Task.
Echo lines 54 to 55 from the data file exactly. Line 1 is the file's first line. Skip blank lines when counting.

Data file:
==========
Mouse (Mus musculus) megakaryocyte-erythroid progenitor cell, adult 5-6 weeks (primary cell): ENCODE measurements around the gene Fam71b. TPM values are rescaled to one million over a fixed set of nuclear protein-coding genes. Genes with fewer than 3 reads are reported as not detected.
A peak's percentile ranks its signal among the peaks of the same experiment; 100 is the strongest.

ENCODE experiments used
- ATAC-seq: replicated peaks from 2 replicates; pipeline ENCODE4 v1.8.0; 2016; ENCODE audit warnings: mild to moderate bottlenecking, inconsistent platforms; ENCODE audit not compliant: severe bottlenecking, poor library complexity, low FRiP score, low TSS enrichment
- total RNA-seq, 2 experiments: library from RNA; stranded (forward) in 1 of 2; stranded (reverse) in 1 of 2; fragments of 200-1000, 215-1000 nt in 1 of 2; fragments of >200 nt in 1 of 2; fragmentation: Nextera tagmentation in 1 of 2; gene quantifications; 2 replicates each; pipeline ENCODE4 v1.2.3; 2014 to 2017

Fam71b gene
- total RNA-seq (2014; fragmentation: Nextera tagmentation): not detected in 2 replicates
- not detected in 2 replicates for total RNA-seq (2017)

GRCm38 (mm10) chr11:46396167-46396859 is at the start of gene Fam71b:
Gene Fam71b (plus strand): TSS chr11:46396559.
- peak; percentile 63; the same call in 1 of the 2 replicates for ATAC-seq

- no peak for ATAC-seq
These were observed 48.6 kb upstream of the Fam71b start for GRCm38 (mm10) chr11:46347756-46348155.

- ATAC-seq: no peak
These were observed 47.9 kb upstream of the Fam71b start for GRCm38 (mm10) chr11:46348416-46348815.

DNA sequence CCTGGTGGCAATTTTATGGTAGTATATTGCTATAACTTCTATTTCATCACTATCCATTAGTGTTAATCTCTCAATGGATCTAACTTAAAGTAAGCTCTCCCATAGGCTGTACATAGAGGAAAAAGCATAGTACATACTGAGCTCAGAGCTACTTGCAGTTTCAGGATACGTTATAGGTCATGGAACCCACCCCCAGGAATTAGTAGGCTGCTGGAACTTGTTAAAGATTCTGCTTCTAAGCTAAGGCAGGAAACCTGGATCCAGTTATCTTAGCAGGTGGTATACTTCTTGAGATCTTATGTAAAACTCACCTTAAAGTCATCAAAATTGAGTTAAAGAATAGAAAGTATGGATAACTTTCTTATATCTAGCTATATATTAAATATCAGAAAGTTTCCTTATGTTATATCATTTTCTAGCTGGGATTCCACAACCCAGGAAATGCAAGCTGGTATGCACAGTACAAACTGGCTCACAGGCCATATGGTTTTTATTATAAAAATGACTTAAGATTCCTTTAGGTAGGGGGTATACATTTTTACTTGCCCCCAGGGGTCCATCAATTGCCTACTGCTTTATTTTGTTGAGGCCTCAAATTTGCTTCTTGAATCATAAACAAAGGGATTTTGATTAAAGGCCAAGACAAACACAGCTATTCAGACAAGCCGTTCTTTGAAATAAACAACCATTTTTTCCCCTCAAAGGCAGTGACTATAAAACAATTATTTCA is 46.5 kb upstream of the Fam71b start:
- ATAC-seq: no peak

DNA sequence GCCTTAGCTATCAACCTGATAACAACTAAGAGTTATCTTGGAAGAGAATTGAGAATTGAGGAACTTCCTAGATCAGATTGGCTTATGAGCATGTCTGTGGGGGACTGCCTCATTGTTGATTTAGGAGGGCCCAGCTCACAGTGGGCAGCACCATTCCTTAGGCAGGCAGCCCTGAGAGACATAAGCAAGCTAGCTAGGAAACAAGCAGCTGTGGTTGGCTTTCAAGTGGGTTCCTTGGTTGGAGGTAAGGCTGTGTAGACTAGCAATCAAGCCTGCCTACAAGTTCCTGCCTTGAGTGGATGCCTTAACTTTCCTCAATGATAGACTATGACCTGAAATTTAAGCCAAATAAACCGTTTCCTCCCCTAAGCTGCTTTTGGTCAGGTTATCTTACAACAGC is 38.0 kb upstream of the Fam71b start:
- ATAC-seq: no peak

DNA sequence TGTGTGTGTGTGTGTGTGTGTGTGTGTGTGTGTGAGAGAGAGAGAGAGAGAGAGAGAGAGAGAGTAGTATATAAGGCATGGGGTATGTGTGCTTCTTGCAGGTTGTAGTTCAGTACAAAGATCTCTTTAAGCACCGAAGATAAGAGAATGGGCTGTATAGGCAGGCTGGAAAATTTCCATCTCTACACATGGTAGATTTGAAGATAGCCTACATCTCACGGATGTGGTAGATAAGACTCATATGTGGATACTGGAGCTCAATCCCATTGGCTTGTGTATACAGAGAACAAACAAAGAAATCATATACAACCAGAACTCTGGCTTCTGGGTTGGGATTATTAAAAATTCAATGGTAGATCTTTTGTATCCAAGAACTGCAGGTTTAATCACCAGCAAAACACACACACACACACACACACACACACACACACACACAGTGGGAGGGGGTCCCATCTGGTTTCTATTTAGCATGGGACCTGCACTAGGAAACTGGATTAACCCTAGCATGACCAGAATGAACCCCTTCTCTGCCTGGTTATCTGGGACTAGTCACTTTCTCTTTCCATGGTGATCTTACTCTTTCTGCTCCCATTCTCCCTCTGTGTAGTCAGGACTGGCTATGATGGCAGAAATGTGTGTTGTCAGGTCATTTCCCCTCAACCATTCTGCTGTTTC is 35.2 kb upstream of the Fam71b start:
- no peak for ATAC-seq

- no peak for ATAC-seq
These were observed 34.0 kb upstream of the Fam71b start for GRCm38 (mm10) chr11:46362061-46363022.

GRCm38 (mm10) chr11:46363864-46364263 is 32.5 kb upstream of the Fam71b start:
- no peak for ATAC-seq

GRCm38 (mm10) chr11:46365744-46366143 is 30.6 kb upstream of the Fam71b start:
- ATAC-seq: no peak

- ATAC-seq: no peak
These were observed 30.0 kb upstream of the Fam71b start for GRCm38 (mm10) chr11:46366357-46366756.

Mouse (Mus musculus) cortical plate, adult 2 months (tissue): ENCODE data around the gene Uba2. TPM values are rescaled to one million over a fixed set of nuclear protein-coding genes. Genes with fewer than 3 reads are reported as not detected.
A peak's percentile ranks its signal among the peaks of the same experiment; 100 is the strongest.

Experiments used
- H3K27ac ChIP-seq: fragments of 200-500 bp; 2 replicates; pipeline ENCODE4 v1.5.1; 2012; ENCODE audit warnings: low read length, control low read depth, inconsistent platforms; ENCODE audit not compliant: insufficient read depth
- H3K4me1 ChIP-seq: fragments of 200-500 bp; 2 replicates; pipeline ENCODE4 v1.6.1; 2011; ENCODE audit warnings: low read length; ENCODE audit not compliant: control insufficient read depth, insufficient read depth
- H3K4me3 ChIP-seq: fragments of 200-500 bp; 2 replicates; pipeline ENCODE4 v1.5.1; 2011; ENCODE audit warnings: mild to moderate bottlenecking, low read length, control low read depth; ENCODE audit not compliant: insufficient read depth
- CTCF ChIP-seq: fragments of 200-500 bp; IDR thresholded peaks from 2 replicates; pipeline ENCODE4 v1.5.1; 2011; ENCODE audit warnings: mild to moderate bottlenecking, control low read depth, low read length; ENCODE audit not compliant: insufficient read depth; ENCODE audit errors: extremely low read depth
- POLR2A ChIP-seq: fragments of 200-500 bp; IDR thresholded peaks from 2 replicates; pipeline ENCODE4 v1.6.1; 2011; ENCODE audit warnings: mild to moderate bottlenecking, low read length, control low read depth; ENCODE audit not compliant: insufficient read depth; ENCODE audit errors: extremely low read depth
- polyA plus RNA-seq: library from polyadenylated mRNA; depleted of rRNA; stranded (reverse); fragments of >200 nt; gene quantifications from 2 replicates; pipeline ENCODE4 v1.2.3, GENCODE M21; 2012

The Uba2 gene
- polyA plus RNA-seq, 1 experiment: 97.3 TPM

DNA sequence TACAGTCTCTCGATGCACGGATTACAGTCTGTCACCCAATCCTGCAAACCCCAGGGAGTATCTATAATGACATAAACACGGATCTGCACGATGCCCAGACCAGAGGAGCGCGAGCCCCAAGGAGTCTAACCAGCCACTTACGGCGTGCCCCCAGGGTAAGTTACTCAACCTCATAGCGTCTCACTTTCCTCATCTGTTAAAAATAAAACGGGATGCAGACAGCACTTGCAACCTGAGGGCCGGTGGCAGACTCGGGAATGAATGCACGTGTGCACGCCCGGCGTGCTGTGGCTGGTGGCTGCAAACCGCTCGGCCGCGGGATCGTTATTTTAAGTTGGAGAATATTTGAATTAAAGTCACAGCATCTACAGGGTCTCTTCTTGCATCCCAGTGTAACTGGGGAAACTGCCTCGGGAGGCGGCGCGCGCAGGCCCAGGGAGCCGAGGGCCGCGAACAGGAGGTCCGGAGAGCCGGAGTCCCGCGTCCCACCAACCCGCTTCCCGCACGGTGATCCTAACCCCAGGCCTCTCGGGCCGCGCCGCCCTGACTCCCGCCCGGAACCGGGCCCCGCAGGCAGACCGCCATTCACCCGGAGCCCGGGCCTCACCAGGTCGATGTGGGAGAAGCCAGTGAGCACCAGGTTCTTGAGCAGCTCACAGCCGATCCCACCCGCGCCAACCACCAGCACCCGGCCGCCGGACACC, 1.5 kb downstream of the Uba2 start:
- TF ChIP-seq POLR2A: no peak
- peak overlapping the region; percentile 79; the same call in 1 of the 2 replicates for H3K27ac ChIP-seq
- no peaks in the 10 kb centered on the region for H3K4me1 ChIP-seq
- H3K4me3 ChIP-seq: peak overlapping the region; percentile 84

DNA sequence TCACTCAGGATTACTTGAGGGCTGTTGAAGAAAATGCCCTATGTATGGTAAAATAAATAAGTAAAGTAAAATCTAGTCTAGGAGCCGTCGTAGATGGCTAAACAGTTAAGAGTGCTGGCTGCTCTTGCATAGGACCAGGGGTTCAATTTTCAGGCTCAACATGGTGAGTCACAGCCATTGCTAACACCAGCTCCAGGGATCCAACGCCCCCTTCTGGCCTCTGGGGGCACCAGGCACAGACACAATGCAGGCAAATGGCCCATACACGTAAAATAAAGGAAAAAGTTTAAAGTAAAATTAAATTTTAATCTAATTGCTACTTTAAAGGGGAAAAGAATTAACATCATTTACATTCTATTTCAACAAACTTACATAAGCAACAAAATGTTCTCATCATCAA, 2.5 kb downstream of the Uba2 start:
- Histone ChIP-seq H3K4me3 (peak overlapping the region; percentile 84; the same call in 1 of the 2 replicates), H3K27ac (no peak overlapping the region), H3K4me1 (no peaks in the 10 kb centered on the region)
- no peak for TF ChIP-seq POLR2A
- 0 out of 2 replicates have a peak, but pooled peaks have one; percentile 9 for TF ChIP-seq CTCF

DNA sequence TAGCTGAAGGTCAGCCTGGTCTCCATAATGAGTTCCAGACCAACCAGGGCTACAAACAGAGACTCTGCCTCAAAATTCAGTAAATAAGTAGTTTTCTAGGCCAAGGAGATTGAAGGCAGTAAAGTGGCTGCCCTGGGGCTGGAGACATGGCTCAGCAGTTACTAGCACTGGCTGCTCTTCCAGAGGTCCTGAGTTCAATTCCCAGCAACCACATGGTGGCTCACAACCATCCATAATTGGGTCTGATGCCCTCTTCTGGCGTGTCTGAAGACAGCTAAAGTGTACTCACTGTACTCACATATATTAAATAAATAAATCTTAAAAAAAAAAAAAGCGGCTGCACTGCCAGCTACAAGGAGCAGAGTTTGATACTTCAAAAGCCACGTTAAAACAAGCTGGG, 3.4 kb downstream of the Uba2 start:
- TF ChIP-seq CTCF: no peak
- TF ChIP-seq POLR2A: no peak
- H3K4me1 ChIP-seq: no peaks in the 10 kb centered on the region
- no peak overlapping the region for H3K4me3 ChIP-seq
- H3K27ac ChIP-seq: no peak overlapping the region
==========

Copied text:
- no peak overlapping the region for H3K4me3 ChIP-seq
- H3K27ac ChIP-seq: no peak overlapping the region